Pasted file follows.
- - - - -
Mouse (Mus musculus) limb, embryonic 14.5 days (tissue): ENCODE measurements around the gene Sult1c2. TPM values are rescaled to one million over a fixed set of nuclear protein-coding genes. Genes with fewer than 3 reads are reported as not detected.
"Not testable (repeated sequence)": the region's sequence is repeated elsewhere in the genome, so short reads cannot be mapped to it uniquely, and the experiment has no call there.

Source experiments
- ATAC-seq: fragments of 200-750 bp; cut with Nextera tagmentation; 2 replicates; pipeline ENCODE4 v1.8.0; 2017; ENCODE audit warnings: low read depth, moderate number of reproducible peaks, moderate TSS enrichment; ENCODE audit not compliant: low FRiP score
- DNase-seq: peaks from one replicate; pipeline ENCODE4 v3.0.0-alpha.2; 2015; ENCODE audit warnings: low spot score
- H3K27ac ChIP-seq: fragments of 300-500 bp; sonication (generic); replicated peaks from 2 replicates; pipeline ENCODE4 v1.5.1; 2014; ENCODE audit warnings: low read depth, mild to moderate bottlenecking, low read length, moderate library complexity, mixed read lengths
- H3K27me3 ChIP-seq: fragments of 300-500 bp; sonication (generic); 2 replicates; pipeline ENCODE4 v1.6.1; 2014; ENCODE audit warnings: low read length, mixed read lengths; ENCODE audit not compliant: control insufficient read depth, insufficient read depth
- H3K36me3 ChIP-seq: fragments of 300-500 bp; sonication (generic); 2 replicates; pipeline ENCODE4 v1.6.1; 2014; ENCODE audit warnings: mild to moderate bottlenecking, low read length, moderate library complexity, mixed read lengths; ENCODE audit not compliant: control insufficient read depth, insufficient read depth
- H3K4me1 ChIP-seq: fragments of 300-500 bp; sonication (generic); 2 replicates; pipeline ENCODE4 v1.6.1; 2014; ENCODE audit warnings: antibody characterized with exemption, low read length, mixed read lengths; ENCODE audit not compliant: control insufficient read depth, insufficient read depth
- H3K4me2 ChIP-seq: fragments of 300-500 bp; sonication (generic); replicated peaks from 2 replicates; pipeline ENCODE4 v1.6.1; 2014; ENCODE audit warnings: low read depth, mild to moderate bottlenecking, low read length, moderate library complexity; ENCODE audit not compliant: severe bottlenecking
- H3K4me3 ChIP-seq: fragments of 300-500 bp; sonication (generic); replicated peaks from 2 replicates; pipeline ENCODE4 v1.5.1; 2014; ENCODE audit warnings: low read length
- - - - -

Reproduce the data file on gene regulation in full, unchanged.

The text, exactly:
Mouse (Mus musculus) limb, embryonic 14.5 days (tissue): ENCODE measurements around the gene Sult1c2. TPM values are rescaled to one million over a fixed set of nuclear protein-coding genes. Genes with fewer than 3 reads are reported as not detected.
"Not testable (repeated sequence)": the region's sequence is repeated elsewhere in the genome, so short reads cannot be mapped to it uniquely, and the experiment has no call there.

Source experiments
- ATAC-seq: fragments of 200-750 bp; cut with Nextera tagmentation; 2 replicates; pipeline ENCODE4 v1.8.0; 2017; ENCODE audit warnings: low read depth, moderate number of reproducible peaks, moderate TSS enrichment; ENCODE audit not compliant: low FRiP score
- DNase-seq: peaks from one replicate; pipeline ENCODE4 v3.0.0-alpha.2; 2015; ENCODE audit warnings: low spot score
- H3K27ac ChIP-seq: fragments of 300-500 bp; sonication (generic); replicated peaks from 2 replicates; pipeline ENCODE4 v1.5.1; 2014; ENCODE audit warnings: low read depth, mild to moderate bottlenecking, low read length, moderate library complexity, mixed read lengths
- H3K27me3 ChIP-seq: fragments of 300-500 bp; sonication (generic); 2 replicates; pipeline ENCODE4 v1.6.1; 2014; ENCODE audit warnings: low read length, mixed read lengths; ENCODE audit not compliant: control insufficient read depth, insufficient read depth
- H3K36me3 ChIP-seq: fragments of 300-500 bp; sonication (generic); 2 replicates; pipeline ENCODE4 v1.6.1; 2014; ENCODE audit warnings: mild to moderate bottlenecking, low read length, moderate library complexity, mixed read lengths; ENCODE audit not compliant: control insufficient read depth, insufficient read depth
- H3K4me1 ChIP-seq: fragments of 300-500 bp; sonication (generic); 2 replicates; pipeline ENCODE4 v1.6.1; 2014; ENCODE audit warnings: antibody characterized with exemption, low read length, mixed read lengths; ENCODE audit not compliant: control insufficient read depth, insufficient read depth
- H3K4me2 ChIP-seq: fragments of 300-500 bp; sonication (generic); replicated peaks from 2 replicates; pipeline ENCODE4 v1.6.1; 2014; ENCODE audit warnings: low read depth, mild to moderate bottlenecking, low read length, moderate library complexity; ENCODE audit not compliant: severe bottlenecking
- H3K4me3 ChIP-seq: fragments of 300-500 bp; sonication (generic); replicated peaks from 2 replicates; pipeline ENCODE4 v1.5.1; 2014; ENCODE audit warnings: low read length